Are the rights of U.S. citizens an intolerable obstacle to fighting terrorism?
The suspect in the attempted Times Square bombing, Faisal Shahzad, is a citizen. But that didn’t stop law enforcement from tracking him down within days of his botched attack. It didn’t prevent them from securing his confession and continuing cooperation. And there’s no reason to think it will keep him from being convicted and punished for his crimes.
Despite this, the failed attack has inspired Sens. Joe Lieberman (I-Conn.) and Scott Brown (R-Mass.) to propose the Terrorist Expatriation Act, a bill that would strip citizenship from Americans suspected of providing “material support” to terror groups.
This bill is unnecessary.
Federal law already provides a means for expatriating citizens who have taken up arms against the United States. But to the extent the law would have any real effect, it is disturbingly cavalier about the rights of citizens.
Lieberman and Brown envision a plan that is inconsistent with the level of due process appropriate for revoking citizenship based on criminal acts.
The Immigration and Nationality Act, which the Lieberman bill would amend, covers revocation of U.S. citizenship because of one of a number of serious crimes — including treason or bearing arms against the United States.
To lose your citizenship, you must be convicted of the crime.
But if you voluntarily renounce your citizenship, either explicitly or tacitly, the government has a far easier case to argue. It need only establish that you’ve done so by a “preponderance of the evidence.”
This is, essentially, a standard of 51 percent certainty — short of the “beyond a reasonable doubt” required for imposing criminal penalties.
Current law already provides a means for dealing with someone like Shahzad, because the provision that covers treason and “bearing arms against the United States” says nothing about foreign armies. But revocation of citizenship for these serious criminal offenses requires conviction in either civilian or military court.
The Lieberman-Brown bill becomes problematic when it adds “material support for terrorism” to the list of offenses that get you voted off the island (in this case, Manhattan) and perhaps onto another, less pleasant one (Guantanamo Bay, Cuba). The problem lies in the wide legal gap between the definitions of “material support for terrorism” and the more explicit “taking up arms.”
“Material support” is a much broader concept — and a lower bar than treason, levying war or fomenting an insurrection against Washington.
As it stands now, humanitarian assistance in areas controlled by State Department-listed terrorist organizations is regarded as providing material support. That means, for example, doctors working for a charity cannot set up a clinic in an area controlled by the Tamil Tigers or Hamas.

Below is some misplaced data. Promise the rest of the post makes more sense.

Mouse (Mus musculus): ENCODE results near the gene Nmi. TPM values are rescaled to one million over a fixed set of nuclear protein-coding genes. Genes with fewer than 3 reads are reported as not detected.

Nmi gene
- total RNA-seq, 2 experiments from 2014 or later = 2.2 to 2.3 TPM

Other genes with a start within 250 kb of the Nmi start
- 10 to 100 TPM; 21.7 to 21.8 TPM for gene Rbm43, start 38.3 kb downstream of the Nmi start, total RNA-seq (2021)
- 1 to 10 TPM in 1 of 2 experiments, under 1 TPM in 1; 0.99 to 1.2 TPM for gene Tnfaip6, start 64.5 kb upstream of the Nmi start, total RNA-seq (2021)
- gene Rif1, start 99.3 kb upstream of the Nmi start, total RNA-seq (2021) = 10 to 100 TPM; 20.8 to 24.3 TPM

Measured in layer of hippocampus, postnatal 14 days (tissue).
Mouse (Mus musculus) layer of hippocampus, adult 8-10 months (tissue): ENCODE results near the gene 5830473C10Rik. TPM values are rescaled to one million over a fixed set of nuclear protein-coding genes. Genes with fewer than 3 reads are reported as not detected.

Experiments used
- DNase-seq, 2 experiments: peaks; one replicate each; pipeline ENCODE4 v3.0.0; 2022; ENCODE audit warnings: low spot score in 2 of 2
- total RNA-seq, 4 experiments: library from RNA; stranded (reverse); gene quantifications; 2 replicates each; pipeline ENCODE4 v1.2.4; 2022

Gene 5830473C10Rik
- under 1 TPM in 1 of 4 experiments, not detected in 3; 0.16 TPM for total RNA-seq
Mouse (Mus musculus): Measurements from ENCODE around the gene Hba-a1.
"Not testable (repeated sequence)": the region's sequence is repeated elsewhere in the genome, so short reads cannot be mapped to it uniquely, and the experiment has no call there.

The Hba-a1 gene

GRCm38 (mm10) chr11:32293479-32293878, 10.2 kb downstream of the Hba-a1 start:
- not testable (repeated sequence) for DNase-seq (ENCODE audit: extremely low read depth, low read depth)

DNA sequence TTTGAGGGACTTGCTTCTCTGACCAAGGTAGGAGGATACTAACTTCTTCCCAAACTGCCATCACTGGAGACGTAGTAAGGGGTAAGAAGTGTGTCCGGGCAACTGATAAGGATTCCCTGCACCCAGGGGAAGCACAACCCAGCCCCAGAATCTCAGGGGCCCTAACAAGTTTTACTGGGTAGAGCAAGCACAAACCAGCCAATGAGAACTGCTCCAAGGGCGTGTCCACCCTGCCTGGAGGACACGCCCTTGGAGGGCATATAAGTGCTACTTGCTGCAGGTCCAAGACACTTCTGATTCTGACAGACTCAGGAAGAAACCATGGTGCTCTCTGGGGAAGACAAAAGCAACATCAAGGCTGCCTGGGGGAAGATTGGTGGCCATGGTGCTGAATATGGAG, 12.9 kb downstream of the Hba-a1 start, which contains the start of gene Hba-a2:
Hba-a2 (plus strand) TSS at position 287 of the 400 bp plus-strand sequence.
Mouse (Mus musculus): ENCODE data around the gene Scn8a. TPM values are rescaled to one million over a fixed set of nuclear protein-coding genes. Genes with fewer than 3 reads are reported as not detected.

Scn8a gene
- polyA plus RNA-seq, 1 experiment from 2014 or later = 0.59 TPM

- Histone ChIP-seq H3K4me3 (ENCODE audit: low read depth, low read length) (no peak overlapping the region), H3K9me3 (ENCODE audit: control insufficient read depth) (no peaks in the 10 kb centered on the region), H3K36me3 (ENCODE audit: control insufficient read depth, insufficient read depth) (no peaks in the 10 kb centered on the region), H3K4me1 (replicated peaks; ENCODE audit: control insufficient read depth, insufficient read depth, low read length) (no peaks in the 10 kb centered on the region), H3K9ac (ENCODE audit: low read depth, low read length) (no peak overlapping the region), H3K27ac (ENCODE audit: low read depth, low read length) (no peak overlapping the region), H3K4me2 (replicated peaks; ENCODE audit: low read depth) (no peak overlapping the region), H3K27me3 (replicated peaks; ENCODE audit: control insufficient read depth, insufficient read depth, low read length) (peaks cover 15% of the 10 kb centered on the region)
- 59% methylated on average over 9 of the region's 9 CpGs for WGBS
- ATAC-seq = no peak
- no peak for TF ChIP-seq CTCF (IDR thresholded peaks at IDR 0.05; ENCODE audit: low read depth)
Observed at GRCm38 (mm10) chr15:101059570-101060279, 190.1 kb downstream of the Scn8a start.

If an American doctor decides to violate the government’s broad reading of this amorphous statute, for example, then Lieberman’s proposal would allow him to be stripped of citizenship — even as he is providing medical care halfway across the globe.
The courts would most likely block the worst excesses of the law. The Supreme Court, in fact, is currently reviewing the material support statute as it applies to humanitarian or expert assistance.
The court has ruled in the past that someone performing one of the triggering acts must clearly intend to renounce his citizenship. And Lieberman himself stresses that his bill would not alter this requirement.
But passing a broad law and saying that the courts will rein in its abuses is no way to legislate.
Citizen terrorists should be tried for their crimes — up to and including treason. For the most serious acts of betrayal, revoking citizenship might be an appropriate collateral penalty.
It not only punishes those who would harm the Republic; it makes a statement of solidarity: “You are no longer a member of ‘We the People.’”
This is a message worth sending. But it must be sent in a way that accords with American traditions of due process.
The Lieberman-Brown bill falls short of that mark.
At best — if properly reined in by the courts — it is a redundant symbolic flourish.
At worst, it treats the sacred rights of citizenship as an annoyance to be discarded when they become inconvenient.
David Rittgers is a legal policy analyst at the Cato Institute. Julian Sanchez is a research fellow there.